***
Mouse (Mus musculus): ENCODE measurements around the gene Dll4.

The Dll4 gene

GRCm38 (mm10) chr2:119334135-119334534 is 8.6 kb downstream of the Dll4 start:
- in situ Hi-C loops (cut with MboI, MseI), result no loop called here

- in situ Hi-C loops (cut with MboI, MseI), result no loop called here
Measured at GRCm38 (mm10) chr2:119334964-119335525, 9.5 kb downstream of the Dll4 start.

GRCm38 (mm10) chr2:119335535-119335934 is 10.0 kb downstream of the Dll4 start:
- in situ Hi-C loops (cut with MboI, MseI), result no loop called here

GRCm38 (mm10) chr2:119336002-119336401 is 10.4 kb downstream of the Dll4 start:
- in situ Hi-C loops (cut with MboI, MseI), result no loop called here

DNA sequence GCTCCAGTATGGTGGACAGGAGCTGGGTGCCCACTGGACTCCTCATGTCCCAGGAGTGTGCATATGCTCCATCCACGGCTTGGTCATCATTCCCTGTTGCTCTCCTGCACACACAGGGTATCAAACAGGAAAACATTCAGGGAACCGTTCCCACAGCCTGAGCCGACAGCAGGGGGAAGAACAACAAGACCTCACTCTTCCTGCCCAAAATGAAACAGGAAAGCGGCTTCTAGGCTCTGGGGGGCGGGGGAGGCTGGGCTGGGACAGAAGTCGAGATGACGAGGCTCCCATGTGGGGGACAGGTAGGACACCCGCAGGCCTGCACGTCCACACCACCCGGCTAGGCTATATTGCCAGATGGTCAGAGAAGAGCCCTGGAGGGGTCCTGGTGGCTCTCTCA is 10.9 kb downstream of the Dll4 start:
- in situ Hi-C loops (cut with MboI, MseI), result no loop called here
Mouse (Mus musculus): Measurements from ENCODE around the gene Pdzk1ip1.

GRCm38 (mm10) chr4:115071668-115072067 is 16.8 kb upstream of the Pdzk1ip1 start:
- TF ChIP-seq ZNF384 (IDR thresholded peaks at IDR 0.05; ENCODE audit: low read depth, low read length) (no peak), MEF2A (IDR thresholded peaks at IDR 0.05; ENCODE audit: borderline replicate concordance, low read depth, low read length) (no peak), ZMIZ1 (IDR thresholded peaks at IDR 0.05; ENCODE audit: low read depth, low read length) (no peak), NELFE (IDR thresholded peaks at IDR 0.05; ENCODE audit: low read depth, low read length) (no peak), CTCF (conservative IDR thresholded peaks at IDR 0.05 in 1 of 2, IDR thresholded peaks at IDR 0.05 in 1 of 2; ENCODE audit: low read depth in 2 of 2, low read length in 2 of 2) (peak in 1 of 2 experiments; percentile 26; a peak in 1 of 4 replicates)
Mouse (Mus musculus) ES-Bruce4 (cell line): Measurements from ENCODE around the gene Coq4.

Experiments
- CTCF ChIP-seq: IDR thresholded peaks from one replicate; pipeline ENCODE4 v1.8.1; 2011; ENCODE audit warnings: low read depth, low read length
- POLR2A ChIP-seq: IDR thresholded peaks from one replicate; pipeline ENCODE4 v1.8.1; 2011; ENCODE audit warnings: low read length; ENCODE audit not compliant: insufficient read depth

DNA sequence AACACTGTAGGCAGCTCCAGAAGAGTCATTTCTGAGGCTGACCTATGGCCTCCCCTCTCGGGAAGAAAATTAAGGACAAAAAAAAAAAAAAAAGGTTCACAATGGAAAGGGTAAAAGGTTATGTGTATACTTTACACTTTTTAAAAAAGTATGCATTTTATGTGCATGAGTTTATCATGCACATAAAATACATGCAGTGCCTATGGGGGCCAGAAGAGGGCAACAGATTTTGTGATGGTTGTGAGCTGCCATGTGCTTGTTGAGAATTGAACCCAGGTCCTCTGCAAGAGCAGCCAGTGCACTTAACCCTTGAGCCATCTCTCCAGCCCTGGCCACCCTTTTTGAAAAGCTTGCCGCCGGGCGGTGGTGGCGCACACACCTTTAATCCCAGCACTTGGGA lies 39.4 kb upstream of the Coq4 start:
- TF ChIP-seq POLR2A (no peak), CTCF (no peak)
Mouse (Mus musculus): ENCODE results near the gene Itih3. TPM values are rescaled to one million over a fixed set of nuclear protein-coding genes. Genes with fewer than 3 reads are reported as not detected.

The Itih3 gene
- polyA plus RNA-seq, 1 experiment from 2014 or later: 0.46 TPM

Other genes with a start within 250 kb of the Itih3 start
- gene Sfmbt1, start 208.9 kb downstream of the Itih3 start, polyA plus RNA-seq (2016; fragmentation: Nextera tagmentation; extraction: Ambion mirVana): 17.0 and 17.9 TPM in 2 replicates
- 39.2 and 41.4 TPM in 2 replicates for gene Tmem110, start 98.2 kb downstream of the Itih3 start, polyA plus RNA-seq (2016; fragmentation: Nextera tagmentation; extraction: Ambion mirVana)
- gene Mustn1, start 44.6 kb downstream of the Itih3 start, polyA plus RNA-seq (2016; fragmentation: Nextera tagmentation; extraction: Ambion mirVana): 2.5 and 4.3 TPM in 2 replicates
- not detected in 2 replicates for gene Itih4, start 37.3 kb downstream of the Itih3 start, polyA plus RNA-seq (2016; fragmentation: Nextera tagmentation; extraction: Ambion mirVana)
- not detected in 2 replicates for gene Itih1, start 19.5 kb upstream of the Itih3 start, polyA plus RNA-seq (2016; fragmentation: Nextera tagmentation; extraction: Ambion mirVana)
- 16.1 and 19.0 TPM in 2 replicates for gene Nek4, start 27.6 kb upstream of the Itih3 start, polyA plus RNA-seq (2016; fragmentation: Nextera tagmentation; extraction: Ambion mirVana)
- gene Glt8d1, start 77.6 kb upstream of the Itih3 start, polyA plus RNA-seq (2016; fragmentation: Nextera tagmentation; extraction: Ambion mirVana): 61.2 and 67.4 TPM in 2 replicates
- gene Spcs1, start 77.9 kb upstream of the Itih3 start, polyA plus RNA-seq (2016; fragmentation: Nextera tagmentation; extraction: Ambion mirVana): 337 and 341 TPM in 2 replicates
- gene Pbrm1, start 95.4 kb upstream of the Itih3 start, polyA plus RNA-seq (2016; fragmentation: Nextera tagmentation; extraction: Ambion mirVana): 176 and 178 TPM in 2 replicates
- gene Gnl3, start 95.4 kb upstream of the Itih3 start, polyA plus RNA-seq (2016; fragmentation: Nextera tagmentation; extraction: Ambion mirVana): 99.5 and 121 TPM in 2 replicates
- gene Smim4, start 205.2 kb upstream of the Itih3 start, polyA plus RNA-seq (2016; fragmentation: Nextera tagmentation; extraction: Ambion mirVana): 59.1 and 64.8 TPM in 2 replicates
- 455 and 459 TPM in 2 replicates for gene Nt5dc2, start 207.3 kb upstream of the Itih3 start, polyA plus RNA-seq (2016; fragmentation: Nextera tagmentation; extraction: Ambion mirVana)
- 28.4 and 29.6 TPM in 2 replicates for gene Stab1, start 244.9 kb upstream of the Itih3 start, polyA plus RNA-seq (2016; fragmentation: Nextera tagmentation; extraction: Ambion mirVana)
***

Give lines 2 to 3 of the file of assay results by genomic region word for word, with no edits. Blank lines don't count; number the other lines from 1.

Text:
The Dll4 gene

GRCm38 (mm10) chr2:119334135-119334534 is 8.6 kb downstream of the Dll4 start: